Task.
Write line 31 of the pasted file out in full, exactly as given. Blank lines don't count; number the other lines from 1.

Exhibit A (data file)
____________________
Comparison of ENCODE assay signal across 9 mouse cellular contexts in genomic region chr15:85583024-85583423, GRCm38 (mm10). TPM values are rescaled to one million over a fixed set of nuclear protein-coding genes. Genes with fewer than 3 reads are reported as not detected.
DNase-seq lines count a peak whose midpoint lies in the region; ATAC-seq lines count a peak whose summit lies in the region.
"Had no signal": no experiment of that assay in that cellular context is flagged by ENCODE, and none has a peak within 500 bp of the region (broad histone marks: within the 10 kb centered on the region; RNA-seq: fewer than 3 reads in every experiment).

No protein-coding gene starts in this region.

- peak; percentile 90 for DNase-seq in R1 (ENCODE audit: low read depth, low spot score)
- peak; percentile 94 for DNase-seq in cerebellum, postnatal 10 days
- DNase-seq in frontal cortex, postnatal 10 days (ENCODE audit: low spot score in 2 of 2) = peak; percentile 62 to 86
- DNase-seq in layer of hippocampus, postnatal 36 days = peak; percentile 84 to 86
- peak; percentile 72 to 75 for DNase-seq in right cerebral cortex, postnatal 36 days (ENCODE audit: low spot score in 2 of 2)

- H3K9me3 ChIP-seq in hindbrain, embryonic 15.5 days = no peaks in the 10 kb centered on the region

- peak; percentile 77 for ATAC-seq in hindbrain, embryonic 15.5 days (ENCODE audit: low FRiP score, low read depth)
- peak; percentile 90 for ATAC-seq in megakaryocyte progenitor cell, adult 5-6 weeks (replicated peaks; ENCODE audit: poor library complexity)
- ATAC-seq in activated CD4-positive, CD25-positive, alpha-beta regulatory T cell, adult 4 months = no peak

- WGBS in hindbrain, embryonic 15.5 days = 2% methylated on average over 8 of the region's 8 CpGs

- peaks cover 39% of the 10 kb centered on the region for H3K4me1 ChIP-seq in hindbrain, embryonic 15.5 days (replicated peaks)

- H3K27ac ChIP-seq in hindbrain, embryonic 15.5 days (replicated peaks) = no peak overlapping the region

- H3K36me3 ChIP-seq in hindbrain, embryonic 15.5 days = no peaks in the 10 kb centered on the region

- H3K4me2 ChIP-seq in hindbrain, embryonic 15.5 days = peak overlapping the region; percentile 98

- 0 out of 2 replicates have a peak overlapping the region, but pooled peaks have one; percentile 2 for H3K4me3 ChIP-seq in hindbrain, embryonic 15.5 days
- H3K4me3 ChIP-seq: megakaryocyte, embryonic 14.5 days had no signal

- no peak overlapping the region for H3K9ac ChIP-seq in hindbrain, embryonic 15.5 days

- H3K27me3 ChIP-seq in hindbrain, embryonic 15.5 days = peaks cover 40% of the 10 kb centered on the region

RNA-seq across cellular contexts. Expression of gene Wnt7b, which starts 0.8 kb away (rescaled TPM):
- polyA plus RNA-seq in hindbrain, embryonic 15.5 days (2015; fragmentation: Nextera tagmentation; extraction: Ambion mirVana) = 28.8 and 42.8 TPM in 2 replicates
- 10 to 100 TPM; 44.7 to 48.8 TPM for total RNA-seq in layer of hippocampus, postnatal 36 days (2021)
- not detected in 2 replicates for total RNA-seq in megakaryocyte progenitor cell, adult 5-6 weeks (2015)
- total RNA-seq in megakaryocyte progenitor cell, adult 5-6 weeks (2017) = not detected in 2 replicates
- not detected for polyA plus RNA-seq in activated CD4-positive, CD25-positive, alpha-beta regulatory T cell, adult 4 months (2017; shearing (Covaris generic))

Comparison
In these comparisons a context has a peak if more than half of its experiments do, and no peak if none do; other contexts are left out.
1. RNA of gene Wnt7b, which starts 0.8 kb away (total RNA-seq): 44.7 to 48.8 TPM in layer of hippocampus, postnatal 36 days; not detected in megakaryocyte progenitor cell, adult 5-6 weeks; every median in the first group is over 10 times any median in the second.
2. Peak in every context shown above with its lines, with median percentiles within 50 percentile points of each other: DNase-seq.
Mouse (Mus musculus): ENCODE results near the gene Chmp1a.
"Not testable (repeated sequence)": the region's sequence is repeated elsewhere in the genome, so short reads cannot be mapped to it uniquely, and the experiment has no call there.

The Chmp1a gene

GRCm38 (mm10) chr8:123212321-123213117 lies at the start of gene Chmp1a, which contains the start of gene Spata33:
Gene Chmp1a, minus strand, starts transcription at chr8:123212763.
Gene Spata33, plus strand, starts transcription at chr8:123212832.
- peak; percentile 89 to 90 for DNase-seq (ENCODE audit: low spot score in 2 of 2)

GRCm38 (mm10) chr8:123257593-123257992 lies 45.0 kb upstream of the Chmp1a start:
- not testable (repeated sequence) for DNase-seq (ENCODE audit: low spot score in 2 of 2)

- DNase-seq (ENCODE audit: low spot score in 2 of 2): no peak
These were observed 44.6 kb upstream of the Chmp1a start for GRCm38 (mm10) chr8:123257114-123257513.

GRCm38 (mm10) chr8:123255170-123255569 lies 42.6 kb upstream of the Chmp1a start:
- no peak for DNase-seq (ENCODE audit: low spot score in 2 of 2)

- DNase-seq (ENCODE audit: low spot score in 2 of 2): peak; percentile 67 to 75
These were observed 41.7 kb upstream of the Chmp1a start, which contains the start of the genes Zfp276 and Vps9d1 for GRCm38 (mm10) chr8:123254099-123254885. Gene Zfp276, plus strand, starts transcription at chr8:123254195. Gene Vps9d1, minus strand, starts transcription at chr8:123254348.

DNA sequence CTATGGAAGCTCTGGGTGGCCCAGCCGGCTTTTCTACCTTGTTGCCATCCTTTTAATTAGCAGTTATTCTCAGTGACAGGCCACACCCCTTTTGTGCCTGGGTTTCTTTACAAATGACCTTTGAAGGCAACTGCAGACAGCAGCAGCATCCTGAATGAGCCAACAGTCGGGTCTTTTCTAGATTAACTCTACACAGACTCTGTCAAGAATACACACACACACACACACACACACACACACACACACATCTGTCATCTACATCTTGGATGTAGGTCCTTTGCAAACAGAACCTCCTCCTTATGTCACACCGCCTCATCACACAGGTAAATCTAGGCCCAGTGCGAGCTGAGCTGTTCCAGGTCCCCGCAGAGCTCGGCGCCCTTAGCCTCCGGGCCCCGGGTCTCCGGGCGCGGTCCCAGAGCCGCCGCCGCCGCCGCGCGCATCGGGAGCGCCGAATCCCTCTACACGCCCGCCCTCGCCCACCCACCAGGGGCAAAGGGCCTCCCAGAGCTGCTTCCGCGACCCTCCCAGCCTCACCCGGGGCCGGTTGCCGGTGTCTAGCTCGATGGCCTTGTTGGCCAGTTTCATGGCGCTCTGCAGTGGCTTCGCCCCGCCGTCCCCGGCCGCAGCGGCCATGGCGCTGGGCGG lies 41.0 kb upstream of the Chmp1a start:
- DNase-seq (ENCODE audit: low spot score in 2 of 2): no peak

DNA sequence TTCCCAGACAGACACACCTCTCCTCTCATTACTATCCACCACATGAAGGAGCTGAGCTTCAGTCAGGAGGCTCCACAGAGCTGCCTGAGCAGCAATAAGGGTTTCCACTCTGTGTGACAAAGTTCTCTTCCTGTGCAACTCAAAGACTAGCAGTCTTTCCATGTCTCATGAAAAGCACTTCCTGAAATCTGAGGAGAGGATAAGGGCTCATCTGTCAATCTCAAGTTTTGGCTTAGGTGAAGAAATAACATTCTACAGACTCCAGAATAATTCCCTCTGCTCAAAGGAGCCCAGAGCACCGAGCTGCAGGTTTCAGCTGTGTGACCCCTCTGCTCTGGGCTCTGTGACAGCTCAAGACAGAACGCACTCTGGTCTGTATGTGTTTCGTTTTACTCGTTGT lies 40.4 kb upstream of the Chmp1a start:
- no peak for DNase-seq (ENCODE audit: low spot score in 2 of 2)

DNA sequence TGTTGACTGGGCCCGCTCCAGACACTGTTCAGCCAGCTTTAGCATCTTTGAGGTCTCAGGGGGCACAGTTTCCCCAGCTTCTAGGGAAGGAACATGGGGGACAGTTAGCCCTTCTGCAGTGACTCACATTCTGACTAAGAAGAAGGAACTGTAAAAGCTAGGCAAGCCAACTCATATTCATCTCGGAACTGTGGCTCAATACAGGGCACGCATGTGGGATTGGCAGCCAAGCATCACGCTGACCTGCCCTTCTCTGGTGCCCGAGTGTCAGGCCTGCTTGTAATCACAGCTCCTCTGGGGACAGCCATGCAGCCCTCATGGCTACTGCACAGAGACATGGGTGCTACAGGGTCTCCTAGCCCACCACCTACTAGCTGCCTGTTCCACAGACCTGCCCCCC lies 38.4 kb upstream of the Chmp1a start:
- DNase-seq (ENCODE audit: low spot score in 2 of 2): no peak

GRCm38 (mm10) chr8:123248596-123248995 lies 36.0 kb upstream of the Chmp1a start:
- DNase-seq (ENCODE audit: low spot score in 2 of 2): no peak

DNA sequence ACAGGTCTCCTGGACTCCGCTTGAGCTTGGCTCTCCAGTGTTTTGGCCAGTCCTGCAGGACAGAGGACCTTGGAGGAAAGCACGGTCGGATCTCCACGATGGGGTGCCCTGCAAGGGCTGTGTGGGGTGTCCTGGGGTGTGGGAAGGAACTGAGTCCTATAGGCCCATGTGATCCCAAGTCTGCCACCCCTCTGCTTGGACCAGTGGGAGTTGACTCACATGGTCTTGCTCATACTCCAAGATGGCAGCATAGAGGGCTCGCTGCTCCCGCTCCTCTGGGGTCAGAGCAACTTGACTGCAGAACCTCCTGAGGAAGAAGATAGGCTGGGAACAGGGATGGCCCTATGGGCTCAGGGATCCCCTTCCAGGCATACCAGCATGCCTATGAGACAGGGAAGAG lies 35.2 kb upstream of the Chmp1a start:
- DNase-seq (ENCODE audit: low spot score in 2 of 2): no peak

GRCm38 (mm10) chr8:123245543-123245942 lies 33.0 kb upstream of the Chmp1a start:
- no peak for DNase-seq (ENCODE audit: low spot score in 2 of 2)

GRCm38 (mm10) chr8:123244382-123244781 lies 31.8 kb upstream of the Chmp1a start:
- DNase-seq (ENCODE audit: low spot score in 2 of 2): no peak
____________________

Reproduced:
1. RNA of gene Wnt7b, which starts 0.8 kb away (total RNA-seq): 44.7 to 48.8 TPM in layer of hippocampus, postnatal 36 days; not detected in megakaryocyte progenitor cell, adult 5-6 weeks; every median in the first group is over 10 times any median in the second.